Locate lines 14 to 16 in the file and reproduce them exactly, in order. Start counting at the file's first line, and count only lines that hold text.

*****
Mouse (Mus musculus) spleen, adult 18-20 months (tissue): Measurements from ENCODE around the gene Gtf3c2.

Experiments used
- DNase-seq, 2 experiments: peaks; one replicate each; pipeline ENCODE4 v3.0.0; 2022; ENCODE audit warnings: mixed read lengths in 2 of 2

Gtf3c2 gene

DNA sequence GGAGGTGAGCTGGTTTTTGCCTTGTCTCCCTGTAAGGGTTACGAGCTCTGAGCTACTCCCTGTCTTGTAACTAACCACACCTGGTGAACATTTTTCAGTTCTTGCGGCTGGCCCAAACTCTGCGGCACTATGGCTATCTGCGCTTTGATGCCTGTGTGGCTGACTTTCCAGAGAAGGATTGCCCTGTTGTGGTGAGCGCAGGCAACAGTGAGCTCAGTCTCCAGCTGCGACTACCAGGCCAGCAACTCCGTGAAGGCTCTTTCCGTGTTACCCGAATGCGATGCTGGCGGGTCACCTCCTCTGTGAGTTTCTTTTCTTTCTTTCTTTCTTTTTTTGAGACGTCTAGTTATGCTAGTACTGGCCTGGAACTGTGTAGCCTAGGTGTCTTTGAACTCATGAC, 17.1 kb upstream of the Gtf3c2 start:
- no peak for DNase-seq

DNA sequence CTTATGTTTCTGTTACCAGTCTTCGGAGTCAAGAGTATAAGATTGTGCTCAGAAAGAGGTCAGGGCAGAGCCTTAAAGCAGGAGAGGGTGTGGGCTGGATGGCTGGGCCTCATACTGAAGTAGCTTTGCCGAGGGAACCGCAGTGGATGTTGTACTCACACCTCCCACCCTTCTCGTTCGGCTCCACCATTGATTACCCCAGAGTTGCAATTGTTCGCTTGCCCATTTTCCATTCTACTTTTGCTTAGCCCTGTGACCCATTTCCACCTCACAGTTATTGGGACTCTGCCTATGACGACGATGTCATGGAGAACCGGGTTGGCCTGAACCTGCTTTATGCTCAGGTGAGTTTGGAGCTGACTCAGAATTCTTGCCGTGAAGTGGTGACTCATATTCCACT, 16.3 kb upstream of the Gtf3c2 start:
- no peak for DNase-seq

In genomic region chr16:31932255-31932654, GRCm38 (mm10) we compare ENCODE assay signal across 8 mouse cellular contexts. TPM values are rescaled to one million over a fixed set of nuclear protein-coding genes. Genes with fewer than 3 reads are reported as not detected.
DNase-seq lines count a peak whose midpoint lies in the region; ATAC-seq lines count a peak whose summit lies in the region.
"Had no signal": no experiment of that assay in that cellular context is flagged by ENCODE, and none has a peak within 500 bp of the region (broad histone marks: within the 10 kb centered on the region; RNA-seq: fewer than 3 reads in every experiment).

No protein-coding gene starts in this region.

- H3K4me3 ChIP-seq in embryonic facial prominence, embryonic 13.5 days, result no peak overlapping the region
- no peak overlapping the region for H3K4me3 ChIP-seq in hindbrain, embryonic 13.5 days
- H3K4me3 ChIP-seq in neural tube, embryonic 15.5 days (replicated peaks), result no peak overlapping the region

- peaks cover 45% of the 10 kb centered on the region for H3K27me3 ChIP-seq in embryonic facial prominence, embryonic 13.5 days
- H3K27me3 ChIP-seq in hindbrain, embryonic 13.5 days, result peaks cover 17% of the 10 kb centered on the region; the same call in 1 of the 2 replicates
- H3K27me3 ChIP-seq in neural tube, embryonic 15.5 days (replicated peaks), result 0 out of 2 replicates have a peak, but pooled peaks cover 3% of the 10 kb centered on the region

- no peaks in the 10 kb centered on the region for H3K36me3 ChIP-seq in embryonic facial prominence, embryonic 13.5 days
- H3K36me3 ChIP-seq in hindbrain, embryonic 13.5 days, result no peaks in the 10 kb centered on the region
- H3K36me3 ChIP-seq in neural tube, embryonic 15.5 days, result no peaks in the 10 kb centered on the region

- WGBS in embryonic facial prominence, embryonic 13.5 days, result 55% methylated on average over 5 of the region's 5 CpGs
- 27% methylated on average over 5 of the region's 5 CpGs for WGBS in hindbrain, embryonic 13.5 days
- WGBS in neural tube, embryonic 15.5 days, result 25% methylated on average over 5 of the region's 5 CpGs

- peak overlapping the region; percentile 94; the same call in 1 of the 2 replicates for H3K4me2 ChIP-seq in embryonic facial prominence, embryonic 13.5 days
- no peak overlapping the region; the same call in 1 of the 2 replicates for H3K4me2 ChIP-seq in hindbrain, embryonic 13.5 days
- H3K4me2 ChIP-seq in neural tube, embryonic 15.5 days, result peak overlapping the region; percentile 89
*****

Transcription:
- no peak overlapping the region for H3K4me3 ChIP-seq in hindbrain, embryonic 13.5 days
- H3K4me3 ChIP-seq in neural tube, embryonic 15.5 days (replicated peaks), result no peak overlapping the region

- peaks cover 45% of the 10 kb centered on the region for H3K27me3 ChIP-seq in embryonic facial prominence, embryonic 13.5 days